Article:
In the 1980s and early 1990s, our country-style kitchens invariably included tiled worksurfaces finished with a wooden edge. These looked fantastic when first fitted, with all the variations in colour, shading and texture offered by ceramic tiles, but over the years their popularity has waned as cleaning grout lines, oiling wood edging and working on uneven surfaces lost its attraction. Now by far our most popular choice for worktops in all styles of kitchen is granite. This will almost certainly continue to be the case in 2009, with perhaps a shift away from black granite to the lighter shades of pink, white or grey. Quartz-based worktops are becoming increasingly popular; they've got all the same basic characteristics as granite but with the added bonus of extra strength - particularly important around cut-outs, and they have much less porosity, making those red wine or grease stains less likely. These quartz or composite tops also come in a wider range of colours than those of natural granite.

For the ultimate in easy-clean worktops the acrylic-bonded, mineral-based tops like Corian® are an excellent choice. The bulk of this range may be considered too hi-tech for a country-style kitchen but some of its latest offerings can create that relaxed country feel. Corian has its green credentials, too, in that it's a very robust and long-lasting product, totally repairable, and uses by-products from aluminium mining in its construction.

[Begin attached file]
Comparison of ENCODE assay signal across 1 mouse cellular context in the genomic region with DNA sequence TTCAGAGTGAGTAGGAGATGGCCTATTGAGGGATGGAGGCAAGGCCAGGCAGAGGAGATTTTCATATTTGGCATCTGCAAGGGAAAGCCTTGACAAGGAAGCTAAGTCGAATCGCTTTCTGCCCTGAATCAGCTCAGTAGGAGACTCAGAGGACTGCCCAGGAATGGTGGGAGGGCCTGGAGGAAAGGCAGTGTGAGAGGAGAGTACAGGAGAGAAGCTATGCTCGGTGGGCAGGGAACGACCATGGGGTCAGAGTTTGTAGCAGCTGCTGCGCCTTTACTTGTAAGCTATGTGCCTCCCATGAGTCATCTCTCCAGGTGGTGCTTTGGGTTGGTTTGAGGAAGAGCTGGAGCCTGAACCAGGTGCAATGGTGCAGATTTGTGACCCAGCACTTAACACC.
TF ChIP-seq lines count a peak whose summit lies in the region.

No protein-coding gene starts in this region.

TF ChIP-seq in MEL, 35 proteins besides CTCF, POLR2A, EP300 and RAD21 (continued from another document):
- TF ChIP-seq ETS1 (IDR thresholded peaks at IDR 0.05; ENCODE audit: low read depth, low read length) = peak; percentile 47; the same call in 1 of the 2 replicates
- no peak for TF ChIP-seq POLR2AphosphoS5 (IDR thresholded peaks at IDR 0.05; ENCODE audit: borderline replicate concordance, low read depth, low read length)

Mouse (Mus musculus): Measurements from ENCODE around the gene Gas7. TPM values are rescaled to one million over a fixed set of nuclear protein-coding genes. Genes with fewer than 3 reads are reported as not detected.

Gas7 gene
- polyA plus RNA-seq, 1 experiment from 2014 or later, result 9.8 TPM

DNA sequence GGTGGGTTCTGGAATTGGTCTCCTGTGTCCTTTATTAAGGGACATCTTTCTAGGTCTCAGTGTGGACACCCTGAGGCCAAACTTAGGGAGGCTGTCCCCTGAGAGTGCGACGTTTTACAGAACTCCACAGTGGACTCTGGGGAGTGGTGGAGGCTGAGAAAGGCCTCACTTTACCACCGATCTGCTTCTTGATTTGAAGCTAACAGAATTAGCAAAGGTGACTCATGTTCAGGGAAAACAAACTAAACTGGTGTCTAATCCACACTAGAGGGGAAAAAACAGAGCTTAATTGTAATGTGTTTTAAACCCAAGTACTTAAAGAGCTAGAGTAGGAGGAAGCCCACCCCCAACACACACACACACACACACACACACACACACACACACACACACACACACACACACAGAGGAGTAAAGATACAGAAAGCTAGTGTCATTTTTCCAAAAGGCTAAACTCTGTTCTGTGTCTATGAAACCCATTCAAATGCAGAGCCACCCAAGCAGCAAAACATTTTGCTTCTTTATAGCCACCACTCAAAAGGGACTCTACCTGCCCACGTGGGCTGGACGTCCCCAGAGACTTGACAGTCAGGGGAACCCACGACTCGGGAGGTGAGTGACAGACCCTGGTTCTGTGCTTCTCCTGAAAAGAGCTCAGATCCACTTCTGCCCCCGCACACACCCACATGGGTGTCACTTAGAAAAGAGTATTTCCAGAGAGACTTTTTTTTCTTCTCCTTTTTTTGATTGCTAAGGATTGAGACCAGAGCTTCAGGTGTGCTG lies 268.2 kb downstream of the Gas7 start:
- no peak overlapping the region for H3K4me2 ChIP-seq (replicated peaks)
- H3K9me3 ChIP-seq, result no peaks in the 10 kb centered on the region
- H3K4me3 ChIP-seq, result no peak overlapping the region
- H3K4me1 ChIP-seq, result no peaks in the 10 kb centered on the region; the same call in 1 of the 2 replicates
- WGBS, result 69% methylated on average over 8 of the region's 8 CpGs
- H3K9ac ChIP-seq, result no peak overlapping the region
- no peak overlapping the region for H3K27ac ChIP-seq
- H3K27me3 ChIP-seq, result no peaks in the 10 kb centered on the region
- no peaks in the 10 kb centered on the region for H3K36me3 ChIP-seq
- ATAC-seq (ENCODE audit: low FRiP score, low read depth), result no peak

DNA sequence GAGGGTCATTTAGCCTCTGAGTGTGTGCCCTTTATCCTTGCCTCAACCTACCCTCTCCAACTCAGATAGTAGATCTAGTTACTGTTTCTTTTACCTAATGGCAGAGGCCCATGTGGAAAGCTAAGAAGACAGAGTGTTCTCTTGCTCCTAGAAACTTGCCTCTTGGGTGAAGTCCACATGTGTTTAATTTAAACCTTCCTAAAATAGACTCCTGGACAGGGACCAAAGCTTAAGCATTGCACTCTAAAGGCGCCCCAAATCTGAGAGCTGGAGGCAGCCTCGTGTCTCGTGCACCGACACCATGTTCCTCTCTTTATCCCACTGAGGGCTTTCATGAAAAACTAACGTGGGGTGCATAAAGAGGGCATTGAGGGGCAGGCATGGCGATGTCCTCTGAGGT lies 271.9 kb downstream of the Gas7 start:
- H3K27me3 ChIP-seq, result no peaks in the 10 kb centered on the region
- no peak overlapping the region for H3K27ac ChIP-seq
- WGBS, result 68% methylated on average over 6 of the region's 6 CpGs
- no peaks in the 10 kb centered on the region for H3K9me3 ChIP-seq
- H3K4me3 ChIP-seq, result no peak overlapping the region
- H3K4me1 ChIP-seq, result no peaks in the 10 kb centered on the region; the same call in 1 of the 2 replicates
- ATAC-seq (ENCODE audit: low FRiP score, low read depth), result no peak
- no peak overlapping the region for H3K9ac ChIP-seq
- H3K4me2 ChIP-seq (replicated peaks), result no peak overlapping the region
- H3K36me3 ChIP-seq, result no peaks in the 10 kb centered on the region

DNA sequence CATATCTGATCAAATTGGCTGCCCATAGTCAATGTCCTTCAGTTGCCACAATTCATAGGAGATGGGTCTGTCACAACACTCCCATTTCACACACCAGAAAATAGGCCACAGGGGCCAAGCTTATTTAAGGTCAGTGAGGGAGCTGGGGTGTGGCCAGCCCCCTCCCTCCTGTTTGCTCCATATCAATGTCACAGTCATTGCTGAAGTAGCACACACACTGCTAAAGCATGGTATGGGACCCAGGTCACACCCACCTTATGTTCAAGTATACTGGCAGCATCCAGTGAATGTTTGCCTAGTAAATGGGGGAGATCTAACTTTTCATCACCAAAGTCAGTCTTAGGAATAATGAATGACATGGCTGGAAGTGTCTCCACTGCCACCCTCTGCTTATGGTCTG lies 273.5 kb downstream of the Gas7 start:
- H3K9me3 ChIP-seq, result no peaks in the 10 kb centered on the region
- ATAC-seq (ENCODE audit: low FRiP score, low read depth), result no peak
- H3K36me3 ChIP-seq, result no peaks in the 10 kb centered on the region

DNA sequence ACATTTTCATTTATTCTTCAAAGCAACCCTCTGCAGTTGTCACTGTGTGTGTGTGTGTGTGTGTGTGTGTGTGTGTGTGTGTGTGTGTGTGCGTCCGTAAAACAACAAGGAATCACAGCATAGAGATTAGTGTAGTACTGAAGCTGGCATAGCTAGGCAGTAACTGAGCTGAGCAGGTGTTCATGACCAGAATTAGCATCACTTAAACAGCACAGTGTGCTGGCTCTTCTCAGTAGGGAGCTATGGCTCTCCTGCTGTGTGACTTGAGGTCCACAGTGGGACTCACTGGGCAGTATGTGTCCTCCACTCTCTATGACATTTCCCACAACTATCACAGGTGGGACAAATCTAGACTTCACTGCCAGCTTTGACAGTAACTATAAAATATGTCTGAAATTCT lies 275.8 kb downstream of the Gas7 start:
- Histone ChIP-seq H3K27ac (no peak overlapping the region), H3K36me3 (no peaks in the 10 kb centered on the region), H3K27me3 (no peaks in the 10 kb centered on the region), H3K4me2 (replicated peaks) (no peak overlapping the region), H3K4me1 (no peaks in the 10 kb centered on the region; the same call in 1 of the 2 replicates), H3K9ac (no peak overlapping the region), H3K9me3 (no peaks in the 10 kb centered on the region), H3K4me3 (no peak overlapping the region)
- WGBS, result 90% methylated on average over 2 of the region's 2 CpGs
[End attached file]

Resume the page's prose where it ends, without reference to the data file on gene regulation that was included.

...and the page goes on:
Wooden worktops have continued in popularity in recent years. They are generally regarded as the most natural and ecologically sound choice and, of course, they do look very good in country-style kitchens. The choice of woods is limited and some are more suitable than others, depending on the willingness of the owner to undertake routine maintenance in cleaning spills and regularly oiling the worktops.

Our most popular cupboard door for country-style kitchens is a traditionally made very simple square-framed door with a flat centre panel - commonly termed 'Shaker'. I see this continuing in 2009, with perhaps a shift in some finishes. In recent times the most popular choices have been oak for the natural wood fans and cream for the paint fans. Oak will carry on being a popular choice, in either selected English or French oak, with knots, splits and pippy features for that rustic look, or American oak for those who want to create a more modern feel to their kitchen. We've noticed a movement in the choice of painted kitchens to a light paint wash on a grainy timber such as ash, usually with a natural matt finish. The choice of colours also seems to be shifting from cream to off-whites.

So what will the 2009 country-style kitchen be like? The predictions are that sustainability will be key and that durable, long-lasting products and materials will be favoured.

Treyone Woodcraft Limited (01503 240922